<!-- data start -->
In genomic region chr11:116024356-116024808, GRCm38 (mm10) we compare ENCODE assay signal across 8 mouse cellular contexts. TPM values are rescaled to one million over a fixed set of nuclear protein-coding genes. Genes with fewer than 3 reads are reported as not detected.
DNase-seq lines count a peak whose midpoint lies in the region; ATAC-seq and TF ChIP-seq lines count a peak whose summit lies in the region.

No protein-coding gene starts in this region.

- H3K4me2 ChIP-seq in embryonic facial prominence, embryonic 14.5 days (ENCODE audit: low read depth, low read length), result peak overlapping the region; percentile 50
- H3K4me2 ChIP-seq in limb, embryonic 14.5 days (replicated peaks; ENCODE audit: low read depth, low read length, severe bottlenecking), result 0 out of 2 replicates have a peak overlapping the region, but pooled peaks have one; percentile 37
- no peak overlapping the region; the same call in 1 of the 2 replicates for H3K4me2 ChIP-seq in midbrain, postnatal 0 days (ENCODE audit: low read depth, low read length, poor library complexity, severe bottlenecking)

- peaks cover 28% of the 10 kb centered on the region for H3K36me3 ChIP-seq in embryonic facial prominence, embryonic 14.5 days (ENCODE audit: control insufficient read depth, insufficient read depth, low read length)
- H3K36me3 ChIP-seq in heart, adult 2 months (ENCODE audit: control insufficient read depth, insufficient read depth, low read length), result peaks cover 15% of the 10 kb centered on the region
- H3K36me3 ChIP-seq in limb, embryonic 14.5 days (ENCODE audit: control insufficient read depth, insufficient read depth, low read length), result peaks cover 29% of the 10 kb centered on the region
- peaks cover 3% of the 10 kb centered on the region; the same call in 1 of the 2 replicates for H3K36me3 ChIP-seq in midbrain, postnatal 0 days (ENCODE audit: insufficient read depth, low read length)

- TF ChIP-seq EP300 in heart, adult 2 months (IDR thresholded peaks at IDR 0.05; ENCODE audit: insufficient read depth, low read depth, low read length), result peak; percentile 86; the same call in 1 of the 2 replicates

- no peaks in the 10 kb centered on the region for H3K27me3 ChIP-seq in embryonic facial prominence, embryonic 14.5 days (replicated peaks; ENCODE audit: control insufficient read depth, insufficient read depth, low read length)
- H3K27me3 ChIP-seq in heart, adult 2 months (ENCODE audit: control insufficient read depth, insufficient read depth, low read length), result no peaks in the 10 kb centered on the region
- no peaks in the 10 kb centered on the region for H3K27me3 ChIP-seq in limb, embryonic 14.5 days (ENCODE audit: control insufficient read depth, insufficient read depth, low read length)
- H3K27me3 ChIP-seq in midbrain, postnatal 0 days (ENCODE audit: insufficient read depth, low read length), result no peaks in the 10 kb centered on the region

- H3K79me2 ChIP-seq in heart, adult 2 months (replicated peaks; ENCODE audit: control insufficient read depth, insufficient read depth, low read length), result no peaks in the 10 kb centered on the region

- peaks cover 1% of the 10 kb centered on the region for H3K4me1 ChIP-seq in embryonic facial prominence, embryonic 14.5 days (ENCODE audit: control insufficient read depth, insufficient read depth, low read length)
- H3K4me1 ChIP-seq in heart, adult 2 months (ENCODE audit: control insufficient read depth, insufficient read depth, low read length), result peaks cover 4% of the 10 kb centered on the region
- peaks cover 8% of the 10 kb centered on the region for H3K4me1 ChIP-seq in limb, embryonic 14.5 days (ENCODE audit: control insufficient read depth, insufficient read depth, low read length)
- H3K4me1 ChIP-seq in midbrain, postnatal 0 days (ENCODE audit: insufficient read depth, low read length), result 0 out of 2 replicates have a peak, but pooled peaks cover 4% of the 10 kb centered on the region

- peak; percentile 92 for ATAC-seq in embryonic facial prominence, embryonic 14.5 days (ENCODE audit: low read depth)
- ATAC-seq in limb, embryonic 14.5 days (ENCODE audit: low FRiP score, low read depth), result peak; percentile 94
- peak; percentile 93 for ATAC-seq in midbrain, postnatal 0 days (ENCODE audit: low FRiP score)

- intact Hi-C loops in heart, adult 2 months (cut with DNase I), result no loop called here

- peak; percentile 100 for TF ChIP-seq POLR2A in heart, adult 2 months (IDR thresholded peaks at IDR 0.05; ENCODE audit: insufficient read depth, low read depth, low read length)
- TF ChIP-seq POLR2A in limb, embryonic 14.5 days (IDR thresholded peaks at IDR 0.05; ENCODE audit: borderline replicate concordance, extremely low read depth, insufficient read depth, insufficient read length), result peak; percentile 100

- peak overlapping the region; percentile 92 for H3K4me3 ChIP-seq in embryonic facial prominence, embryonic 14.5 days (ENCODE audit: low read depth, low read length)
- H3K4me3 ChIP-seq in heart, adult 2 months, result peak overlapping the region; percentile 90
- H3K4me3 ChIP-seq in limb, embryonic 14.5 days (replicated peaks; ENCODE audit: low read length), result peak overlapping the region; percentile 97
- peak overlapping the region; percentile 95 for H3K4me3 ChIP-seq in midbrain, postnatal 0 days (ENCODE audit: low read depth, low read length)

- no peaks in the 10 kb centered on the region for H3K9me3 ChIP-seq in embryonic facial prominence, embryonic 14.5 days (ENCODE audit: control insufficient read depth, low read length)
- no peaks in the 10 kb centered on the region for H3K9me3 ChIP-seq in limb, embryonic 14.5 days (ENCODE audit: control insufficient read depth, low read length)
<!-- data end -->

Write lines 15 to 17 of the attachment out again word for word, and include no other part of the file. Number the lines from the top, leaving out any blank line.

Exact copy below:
- H3K27me3 ChIP-seq in midbrain, postnatal 0 days (ENCODE audit: insufficient read depth, low read length), result no peaks in the 10 kb centered on the region

- H3K79me2 ChIP-seq in heart, adult 2 months (replicated peaks; ENCODE audit: control insufficient read depth, insufficient read depth, low read length), result no peaks in the 10 kb centered on the region

- peaks cover 1% of the 10 kb centered on the region for H3K4me1 ChIP-seq in embryonic facial prominence, embryonic 14.5 days (ENCODE audit: control insufficient read depth, insufficient read depth, low read length)